Wednesday, August 18, 2010
I have just arrived at my library – or, one of them in the general vicinity of my residence – to new hours posted on the door. More hours they are closed. And I groan and slump and continue through the automatic door. Where will the crazy people go, I wonder? And believe me when I tell you I count myself among them.
As I type this there is a homeless man, one I see often in the area, at the table to my left cutting up periodicals and what appears, at least, to be book covers. One would think this might be a problem at the library, but the reference desk guy just came over and hauled off the 20-year-old with the laptop next to him instead. It sounded serious. Porno printouts? Too many downloads of American Idol finals ripping through the system? Makes one wonder. In the process, Homeless Man called a loud, boisterous greeting to Reference Guy and Reference Guy answered him politely and solemnly.
Homeless Man is a familiar face around here, we exchange greetings frequently, and sometimes change or apples, plus starved as we are for community, between him and the two former Brooklynites who've just reunited like loud, long-lost lovers to my right, talking about the days when baseball was “a gentleman's sport,” I'm feeling pretty much cozy in a “gang's-all-here” kind of way. It's like when you see a woman on the shuttle bus to the airport who also shows up in front of you at security. If you weren't fast buds by then, then when she sits down in the same gate area as you, you are considering inviting her to your family reunion. We are a social set. Like it or not.
It is really disconcerting – that tearing sound – Homeless Man again. Though he doesn't bother me nearly as much as he could. The last time I was in the library there was a woman crying hysterically while she perused the shelves, alternately reciting the rosary and commenting on magazine covers. It went something like,”Boo-hoo-hoo. Snort!! Hail Mary full of grace the Lord is...Oh, look! Oprah and Ellen!...with thee-hee-hee-hee...SOB!” The time before that, it was the sleeping man next to me awakened by his drunk friend to much commotion; and we can't forget the man in the Russian accent pacing on the grass just outside the window when I tried to escape to a private corner, shrieking tirades and curses into a cell phone that would have given Mel Gibson a run for his money. The Russians have whole dictionaries of vulgarities, though he was choosing to use ours.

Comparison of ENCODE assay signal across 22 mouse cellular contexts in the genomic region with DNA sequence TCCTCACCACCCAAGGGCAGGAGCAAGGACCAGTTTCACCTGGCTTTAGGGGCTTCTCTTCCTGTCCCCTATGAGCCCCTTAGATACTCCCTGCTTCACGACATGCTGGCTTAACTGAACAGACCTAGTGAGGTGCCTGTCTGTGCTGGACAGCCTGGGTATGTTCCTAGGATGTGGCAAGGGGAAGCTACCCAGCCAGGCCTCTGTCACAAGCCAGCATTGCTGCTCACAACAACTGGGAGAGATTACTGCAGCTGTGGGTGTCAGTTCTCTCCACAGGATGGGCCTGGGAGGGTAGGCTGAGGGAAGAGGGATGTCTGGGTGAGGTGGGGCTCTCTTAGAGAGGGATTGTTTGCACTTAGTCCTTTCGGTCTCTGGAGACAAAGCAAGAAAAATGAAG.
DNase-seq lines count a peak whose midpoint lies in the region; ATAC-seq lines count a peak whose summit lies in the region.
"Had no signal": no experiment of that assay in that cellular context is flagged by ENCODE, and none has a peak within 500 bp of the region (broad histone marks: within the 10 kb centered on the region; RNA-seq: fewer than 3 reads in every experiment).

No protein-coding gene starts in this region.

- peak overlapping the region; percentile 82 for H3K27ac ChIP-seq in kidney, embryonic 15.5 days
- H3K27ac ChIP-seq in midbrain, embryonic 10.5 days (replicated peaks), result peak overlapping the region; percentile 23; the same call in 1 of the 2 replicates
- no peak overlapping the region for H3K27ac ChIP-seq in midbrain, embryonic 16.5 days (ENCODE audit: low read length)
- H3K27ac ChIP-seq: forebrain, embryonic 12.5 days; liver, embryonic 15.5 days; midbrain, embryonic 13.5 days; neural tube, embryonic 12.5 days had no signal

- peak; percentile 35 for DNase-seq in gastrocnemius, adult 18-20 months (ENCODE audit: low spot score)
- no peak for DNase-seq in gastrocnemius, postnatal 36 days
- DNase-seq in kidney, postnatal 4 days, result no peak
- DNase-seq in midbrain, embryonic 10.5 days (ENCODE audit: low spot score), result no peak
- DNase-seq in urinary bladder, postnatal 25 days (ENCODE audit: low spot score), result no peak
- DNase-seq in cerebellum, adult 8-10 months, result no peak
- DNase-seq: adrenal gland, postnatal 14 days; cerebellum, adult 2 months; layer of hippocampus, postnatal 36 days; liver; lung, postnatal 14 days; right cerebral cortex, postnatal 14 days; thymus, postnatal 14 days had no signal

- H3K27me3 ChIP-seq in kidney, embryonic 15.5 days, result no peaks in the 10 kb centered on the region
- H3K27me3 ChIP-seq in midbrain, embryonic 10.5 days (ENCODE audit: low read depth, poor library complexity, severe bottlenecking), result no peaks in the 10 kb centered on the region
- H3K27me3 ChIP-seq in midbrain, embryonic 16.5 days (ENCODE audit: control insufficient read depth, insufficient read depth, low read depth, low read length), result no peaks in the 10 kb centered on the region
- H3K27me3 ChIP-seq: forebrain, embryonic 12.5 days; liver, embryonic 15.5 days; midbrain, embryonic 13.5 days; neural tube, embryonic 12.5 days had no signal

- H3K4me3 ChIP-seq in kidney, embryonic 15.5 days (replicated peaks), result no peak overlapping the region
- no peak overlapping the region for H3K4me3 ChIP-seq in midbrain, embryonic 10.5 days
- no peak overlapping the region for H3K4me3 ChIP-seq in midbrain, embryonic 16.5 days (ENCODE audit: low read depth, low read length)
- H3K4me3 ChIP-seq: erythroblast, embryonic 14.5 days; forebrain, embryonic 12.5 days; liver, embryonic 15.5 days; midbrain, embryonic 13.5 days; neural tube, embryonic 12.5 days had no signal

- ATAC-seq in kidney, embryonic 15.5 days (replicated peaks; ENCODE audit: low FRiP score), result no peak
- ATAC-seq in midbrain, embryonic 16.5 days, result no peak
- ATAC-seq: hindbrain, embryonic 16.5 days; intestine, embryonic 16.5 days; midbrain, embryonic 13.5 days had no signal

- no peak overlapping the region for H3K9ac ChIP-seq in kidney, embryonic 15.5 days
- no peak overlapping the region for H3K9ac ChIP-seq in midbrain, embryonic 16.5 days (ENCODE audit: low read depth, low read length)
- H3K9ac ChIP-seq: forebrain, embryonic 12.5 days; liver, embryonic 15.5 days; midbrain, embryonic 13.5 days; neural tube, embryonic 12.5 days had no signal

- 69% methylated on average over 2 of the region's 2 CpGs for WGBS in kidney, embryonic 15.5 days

Libraries are tricky places. Not as innocent as they seem. I've written about them before this way.
I need to confess that I have also been the crazy person in the library. In our last family visit with my mom in April of this year, we set her up with Skype. She had been suspicious of the service from the start, although ultimately we managed two very successful video calls before she passed.
I had been taken back by how much I had felt like I'd “visited” afterward, as opposed to calls or emails, which admittedly, I hadn't kept up nearly well enough. I had been looking forward to establishing the Skype dates as a regular thing, but we'd only be granted the two.
So I was in the library one day, working on an audio piece I have yet to finish, when a Skype call came in from my mom. I hit answer and tried to keep my voice low. “I can't hear you!” my mother kept shouting from my computer screen. I scooped up my things hurriedly and headed for the door.
“I'm in the library, ma.”
“The library!” I shuffle quickly past the homework helpers, a crowd at the online catalogue, cord dangling, bag and limbs akimbo.
“I still can't hear you, dear.”
“That's because I'm trying to be quiet. I'm at the LIBRARY!”
“WHAT?” says the little lady in my arms again, as I zoom by the check out counter, finally the foyer, and out onto the front steps.
“MOM. I. AM. AT. THE. LIBARY.”
“Oh,” she says, finally satisfied and wholly unconcerned. “That's nice.”
I attempt to hold a relatively normal and brief conversation with my mom while on the library steps, sun shining onto screen, battery dwindling, public passing by, as she regales me with the details on the height of her cosmos, the fate of her day lilies. At last, I ask her to please call me on Skype only when we've arranged it beforehand or when she knows I'm at home.
“Call YOU? I didn't call you,” she tells me.
“Of course you did.”
“No, I didn't.”
“Well, I didn't call YOU.”
She insisted that Skype did it on its own. Can I count a third Skype call, then? Another connection before she left? Can I count us among the crazy people?